NSW has recorded a dip in Covid-19 cases with 63,018 new infections and a record 29 deaths while Victoria has recorded 34,836 cases and 18 deaths.
The new figures announced in NSW on Friday mark a significant drop from the 92,264 reported on Thursday. The 29 deaths also marks a new pandemic record.
Hospitalisation rates have increased to 2,525 – up from 2,383 – with ICU jumping to 184 – up from 182.
In Victoria, hospitalisations have increased to 976 – up from 953 – while ICU figures have risen to 112 – up from 111.
The cases come as Australia’s medical chief says Covid-19 may have already peaked in NSW after the state notched a record daily high in new cases with the addition of rapid antigen test results.
Australia’s medical chief says COVID-19 may have already peaked in NSW after the state notched a record daily high in new cases with the addition of rapid antigen test results
Chief Medical Officer Professor Paul Kelly says coronavirus case numbers in the state are close to peaking
Chief Medical Officer Professor Paul Kelly says coronavirus case numbers in the state are close to peaking.
‘New South Wales is a bit ahead of the other states and that’s not surprising, they started earlier, but they are close to peaking if not already,’ he said.
‘The other states are a little bit further behind that but I think end of January, early February is probably where we will see a change.’
Prof Kelly said other places around the world have seen huge surges in cases from the Omicron variant, before reaching their peak and starting to come down in a short period of time.
The state reported 22 deaths and 91,928 new cases on Thursday, including 61,387 positive rapid antigen tests taken since January 1 that were only able to be reported to authorities from Wednesday.
NSW Health cautioned some of those cases were the same positive cases reported numerous times from multiple rapid antigen tests and PCR tests.
Prior to the ability to register positive rapid antigen tests with the government, the department had warned it was not getting an accurate picture of the virus’ presence and spread in the community from PCR tests alone.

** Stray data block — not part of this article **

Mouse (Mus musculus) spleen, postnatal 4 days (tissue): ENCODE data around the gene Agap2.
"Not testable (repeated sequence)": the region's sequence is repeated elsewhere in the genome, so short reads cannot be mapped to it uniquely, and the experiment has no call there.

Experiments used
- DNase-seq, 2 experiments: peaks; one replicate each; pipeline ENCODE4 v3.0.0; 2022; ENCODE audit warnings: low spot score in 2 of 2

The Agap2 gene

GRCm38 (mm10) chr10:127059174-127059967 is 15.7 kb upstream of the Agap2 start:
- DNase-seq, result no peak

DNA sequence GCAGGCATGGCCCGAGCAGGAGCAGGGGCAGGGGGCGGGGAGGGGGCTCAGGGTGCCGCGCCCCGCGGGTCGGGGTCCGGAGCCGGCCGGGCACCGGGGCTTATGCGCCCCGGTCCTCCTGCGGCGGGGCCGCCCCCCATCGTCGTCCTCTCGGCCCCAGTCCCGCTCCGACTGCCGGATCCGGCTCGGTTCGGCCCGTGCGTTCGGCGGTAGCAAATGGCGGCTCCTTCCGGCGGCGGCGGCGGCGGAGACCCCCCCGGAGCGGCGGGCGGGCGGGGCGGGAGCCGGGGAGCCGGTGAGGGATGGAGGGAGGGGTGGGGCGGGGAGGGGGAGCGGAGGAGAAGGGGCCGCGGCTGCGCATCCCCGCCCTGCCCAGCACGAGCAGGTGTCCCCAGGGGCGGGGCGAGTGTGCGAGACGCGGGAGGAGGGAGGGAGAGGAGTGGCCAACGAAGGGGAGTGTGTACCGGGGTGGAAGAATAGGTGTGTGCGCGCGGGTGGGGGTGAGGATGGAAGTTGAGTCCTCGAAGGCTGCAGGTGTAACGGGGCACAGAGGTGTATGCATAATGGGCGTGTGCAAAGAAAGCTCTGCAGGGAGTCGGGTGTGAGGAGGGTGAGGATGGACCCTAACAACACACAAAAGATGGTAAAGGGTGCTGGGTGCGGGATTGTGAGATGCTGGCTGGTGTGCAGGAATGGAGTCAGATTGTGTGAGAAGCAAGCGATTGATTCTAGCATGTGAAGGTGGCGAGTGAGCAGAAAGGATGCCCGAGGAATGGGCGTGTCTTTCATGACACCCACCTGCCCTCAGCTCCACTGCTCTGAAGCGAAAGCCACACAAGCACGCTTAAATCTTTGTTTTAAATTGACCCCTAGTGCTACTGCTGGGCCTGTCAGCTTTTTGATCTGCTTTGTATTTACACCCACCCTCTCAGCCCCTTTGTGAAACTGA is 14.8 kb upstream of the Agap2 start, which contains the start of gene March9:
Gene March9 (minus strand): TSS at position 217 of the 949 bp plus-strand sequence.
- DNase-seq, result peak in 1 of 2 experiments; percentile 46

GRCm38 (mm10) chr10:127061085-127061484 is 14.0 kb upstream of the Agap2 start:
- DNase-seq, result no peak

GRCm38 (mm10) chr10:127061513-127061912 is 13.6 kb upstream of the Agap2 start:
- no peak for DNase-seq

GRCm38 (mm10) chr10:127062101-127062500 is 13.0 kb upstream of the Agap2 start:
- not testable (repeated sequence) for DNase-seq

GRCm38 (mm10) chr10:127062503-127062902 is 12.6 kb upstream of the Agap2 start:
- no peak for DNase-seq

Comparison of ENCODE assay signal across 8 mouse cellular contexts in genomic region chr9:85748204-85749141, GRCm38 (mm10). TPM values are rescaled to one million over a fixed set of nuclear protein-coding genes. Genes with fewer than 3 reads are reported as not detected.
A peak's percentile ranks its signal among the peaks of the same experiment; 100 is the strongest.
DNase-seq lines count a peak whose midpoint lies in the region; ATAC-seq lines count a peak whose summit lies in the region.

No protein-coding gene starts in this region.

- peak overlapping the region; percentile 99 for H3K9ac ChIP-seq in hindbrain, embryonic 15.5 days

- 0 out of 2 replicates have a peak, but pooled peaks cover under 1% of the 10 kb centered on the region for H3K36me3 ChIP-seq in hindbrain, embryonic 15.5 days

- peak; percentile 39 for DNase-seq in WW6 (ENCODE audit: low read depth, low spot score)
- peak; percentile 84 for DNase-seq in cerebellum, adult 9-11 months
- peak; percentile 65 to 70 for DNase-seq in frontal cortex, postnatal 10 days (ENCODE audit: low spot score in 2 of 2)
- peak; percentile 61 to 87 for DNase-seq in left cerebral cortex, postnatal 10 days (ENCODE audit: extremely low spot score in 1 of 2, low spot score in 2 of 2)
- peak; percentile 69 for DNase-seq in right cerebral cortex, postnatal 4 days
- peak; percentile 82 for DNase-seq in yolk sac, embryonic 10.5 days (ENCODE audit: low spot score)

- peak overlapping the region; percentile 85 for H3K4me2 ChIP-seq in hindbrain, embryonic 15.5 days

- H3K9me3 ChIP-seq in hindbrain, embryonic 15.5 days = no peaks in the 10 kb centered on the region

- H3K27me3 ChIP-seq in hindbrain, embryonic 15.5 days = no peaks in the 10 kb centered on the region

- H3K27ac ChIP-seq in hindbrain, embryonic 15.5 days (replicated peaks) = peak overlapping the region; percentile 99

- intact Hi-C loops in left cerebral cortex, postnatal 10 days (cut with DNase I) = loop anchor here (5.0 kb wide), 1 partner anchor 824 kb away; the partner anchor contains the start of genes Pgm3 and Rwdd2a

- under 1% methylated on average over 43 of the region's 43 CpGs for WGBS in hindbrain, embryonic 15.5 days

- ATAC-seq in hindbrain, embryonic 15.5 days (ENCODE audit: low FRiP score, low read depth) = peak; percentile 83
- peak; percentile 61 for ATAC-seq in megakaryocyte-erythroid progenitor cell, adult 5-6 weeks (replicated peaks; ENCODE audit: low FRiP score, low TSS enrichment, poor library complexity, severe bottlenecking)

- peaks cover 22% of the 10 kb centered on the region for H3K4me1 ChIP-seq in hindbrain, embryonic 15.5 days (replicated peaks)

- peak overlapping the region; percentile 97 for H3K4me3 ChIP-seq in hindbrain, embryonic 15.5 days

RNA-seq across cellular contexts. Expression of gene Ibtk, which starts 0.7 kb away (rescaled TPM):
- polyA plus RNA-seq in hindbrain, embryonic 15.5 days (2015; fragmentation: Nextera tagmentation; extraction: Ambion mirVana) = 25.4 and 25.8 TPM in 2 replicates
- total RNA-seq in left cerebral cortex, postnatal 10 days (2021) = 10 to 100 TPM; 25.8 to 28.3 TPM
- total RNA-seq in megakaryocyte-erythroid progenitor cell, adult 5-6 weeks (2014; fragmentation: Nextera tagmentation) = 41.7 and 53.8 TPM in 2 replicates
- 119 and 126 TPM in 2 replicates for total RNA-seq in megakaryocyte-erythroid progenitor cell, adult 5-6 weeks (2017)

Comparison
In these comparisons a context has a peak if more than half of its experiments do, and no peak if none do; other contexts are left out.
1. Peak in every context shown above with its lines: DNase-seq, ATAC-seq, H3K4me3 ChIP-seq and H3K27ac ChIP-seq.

Customer Service and Digital Minister Victor Dominello said on Thursday the rapid antigen test reporting capabilities added to the ServiceNSW app and website coped well with the demand, as more than 82,000 people reported positive tests in the first 24 hours they were allowed to.
Prof Kelly said other places around the world have seen huge surges in cases from the Omicron variant, before reaching their peak and starting to come down in a short period of time
The government has threatened $1000 fines it concedes will be difficult to enforce if people don’t report positive results from a rapid antigen test from January 19, a week after the capabilities first went live.
While PCR queues have receded from the long lines seen at the end of 2021, attention has now turned to an often fruitless search for rapid antigen tests.
A large queue formed near a convenience store in the inner-Sydney suburb of Redfern on Thursday afternoon as word spread it had tests for sale, days after selling out the entirety of an earlier shipment in less than half an hour.
Store owner Hazem Sedda told Nine News he ‘couldn’t believe’ how popular the tests had proven ‘but everyone wants them’.
The number of people in hospital continues to rise, with 2383 people admitted and 182 in intensive care on Thursday.